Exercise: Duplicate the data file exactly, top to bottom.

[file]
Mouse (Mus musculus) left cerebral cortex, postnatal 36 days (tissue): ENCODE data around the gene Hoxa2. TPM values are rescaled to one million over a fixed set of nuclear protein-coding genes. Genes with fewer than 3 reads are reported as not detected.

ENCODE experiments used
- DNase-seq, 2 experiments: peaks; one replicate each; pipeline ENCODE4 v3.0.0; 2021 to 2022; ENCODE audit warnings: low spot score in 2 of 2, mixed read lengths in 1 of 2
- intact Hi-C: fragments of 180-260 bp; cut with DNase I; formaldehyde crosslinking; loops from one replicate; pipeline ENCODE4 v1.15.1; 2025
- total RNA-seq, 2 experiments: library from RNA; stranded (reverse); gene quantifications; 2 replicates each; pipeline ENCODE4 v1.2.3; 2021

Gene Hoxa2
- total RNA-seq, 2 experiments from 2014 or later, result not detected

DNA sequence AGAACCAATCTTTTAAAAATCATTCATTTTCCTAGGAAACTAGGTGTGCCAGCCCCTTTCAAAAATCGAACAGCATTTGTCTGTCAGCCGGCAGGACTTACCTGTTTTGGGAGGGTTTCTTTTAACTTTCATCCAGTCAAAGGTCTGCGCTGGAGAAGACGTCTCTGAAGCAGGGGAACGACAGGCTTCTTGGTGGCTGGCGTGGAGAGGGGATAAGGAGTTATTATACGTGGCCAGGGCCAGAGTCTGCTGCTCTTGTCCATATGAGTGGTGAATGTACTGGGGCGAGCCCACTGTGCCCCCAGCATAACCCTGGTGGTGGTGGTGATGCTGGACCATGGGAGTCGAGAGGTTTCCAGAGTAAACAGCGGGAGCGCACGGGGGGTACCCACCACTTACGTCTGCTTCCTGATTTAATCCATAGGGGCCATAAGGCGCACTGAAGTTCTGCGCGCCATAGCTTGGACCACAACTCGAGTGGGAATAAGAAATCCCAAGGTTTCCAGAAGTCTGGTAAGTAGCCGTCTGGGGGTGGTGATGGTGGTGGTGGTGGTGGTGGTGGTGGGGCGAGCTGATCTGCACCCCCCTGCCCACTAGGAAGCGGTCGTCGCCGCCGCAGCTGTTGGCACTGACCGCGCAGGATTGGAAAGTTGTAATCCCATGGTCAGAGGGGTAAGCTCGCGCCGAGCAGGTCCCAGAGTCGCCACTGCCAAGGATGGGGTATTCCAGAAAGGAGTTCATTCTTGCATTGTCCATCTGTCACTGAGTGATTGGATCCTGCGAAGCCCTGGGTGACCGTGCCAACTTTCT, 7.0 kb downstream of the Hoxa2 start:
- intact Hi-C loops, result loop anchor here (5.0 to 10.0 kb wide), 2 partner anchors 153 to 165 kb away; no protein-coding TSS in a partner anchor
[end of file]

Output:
Mouse (Mus musculus) left cerebral cortex, postnatal 36 days (tissue): ENCODE data around the gene Hoxa2. TPM values are rescaled to one million over a fixed set of nuclear protein-coding genes. Genes with fewer than 3 reads are reported as not detected.

ENCODE experiments used
- DNase-seq, 2 experiments: peaks; one replicate each; pipeline ENCODE4 v3.0.0; 2021 to 2022; ENCODE audit warnings: low spot score in 2 of 2, mixed read lengths in 1 of 2
- intact Hi-C: fragments of 180-260 bp; cut with DNase I; formaldehyde crosslinking; loops from one replicate; pipeline ENCODE4 v1.15.1; 2025
- total RNA-seq, 2 experiments: library from RNA; stranded (reverse); gene quantifications; 2 replicates each; pipeline ENCODE4 v1.2.3; 2021

Gene Hoxa2
- total RNA-seq, 2 experiments from 2014 or later, result not detected

DNA sequence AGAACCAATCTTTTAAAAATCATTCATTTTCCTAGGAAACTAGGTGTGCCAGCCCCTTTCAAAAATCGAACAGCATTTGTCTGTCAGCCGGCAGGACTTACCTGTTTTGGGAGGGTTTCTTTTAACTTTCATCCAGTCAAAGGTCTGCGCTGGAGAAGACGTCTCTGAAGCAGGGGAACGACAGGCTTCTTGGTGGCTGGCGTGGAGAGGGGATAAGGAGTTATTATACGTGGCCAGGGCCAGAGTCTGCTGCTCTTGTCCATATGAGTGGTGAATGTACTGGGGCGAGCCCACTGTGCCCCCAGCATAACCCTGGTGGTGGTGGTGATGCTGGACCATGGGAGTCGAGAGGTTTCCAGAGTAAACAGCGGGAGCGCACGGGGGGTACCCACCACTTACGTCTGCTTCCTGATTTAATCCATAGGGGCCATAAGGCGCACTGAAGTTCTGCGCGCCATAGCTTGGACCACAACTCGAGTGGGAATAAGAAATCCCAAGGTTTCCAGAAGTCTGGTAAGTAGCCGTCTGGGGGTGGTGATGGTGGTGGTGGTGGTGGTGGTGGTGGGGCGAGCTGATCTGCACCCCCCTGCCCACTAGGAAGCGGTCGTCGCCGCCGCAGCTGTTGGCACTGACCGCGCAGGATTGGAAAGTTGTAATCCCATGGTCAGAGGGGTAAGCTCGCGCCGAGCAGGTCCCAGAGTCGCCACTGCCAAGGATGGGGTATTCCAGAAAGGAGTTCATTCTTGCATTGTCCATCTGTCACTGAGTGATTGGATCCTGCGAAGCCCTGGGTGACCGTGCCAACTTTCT, 7.0 kb downstream of the Hoxa2 start:
- intact Hi-C loops, result loop anchor here (5.0 to 10.0 kb wide), 2 partner anchors 153 to 165 kb away; no protein-coding TSS in a partner anchor